In The Patron Saint of Second Chances, Speranza, the de facto mayor, rallies the 212 residents of Prometto, Italy, with a fake film production and the promise that superstar actor Dante Rinaldi will, eventually, show up to star in the movie. This tiny mountain town is full of big personalities, all of whom want to play their own part, leading to hijinks and hilarious disasters. These read-alikes feature small towns around the world populated with quirky characters in funny, sentimental stories.
Britt-Marie Was Here. By Fredrik Backman. 2016. Washington Square, $17 (9781501142543).
Humorless Britt-Marie takes a position as a caretaker at a nearly defunct recreation center in the nearly defunct Swedish village of Borg, where she finds herself coaching a ragtag team of teenage footballers. As she earns the love and respect of this scattershot community of losers and loners, she figures out how to be a person in her own right.
The Last Chance Library. By Freya Sampson. 2021. Berkley, $16 (9780593201381).
June Jones lives a quiet life as a library assistant in small-town England, until the council threatens to close the library, inducing June to mobilize her library misfits. Antics and a full roster of quirky characters—including a cleverly diverted stripper and a handsome schoolmate—populate Sampson’s lively debut.
The Readers of Broken Wheel Recommend. By Katarina Bivald. Tr. by Alice Menzies. 2016. Sourcebooks/Landmark, $16.99 (9781492623441).
Sara Lindqvist abandons her ho-hum life in Sweden to meet her pen pal, Amy, only to arrive in Broken Wheel, Iowa, on the day of Amy’s funeral. So Sara turns an abandoned storefront into a shop to sell Amy’s treasure trove of books, ultimately connecting the town’s eccentric residents with just the right read at just the right time.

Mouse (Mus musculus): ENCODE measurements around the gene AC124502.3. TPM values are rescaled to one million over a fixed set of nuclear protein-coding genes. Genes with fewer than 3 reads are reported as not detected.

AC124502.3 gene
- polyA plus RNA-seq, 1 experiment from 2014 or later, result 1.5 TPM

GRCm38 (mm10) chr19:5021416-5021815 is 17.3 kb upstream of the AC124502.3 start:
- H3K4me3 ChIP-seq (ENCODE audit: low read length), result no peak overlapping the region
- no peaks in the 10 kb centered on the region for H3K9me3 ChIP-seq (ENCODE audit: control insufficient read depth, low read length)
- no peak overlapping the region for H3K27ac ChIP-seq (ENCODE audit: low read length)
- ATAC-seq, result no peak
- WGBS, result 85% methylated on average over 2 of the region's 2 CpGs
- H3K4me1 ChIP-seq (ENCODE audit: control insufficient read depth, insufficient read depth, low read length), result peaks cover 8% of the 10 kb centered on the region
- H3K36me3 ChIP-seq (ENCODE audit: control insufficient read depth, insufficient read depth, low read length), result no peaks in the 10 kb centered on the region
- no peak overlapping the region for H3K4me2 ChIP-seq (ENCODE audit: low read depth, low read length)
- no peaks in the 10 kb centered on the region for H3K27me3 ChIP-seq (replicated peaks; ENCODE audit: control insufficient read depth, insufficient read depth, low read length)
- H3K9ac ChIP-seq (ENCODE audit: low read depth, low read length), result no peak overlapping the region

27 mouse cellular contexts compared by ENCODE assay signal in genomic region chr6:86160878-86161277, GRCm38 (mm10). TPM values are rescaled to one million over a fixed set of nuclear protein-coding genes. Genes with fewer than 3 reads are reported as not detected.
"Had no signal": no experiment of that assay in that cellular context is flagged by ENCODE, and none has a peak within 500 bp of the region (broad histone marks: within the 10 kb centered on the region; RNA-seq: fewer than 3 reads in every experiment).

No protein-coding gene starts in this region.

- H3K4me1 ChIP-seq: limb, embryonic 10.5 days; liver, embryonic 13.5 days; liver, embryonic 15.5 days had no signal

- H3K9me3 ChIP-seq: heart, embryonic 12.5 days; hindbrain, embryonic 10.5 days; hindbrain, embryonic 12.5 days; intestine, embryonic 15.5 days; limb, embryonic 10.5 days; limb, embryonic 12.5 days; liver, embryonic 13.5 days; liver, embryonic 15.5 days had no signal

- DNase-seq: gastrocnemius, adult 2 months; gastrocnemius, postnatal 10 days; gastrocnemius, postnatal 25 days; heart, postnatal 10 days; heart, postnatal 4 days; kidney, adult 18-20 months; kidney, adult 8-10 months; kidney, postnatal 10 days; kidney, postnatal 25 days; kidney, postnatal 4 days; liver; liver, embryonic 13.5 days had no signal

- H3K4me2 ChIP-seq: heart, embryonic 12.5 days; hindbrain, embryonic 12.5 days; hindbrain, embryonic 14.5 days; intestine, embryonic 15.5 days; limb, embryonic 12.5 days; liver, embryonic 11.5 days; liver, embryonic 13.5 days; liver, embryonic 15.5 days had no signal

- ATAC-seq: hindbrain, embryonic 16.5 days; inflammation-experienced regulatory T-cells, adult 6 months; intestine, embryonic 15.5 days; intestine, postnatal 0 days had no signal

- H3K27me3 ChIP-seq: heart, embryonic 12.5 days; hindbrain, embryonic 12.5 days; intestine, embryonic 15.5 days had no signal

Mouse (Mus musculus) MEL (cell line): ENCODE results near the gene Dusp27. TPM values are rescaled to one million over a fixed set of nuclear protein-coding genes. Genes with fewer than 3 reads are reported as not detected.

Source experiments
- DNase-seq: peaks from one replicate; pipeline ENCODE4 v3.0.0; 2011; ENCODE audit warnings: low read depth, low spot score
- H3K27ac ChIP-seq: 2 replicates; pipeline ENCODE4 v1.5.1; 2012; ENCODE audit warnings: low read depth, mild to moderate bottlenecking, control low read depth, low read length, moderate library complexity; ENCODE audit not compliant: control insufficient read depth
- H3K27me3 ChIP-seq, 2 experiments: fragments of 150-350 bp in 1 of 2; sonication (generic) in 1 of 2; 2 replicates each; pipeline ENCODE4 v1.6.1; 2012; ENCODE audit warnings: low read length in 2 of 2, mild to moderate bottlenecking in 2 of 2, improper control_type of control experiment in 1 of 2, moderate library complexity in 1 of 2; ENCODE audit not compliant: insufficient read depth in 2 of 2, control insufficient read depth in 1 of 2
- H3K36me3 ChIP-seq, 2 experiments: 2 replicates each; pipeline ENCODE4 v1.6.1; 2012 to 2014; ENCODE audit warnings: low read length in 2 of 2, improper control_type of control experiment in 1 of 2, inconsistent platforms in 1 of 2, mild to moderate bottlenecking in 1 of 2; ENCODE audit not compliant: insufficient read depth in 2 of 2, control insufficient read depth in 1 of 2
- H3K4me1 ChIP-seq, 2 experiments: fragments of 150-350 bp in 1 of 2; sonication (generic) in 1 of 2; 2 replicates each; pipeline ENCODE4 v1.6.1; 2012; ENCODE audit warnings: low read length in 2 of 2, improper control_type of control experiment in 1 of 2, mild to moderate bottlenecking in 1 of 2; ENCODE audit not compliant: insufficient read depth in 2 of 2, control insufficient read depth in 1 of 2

Rise & Shine, Benedict Stone. By Phaedra Patrick. 2017. Park Row, $18.99 (9780778331292).
Jeweler Benedict Stone’s wife leaves him as his American teenage niece, Gemma, arrives in his village in the Yorkshire moors. Gemma has Benedict’s parents’ collection of gemstones, and as she encourages Benedict to take more artistic risks, she connects with the villagers, helping them realize their dreams.
The Second-Worst Restaurant in France. By Alexander McCall Smith. 2019. Pantheon, $16 (9780525566427).
Down-on-his-luck cookbook writer Paul Stuart is invited to finish his latest book at his third cousin Chloe’s home in the French countryside. Chloe, with a slew of ex-husbands and ex-lovers in her wake, keeps breaking into Paul’s narrative to tell her own wacky stories.
South Pole Station. By Ashley Shelby. 2017. Picador, $27 (9781250112811).
Artist Cooper Gosling has passed the rigorous tests required to spend a year in Antarctica, where she finds herself in a community that includes scientists, artists, builders, and support staff with wildly different personalities. Shelby’s debut eschews easy choices and treats interpersonal relations, grief, vocations, and political controversy with deft humor.
The Wedding Party. By Xinwu Liu. Tr. by Jeremy Tiang. 2021. Amazon Crossing, $14.95 (9781542044790).
In this entertaining novel, a plethora of characters, including a resentful auntie, a self-sufficient chef, a frustrated opera singer, and a lovestruck neighbor, prepare for a neighborhood wedding in 1982. Prominent Chinese writer Liu portrays these eccentric and hilarious individuals while depicting the lingering impacts of the Chinese Cultural Revolution and exploring a world of uncertainty.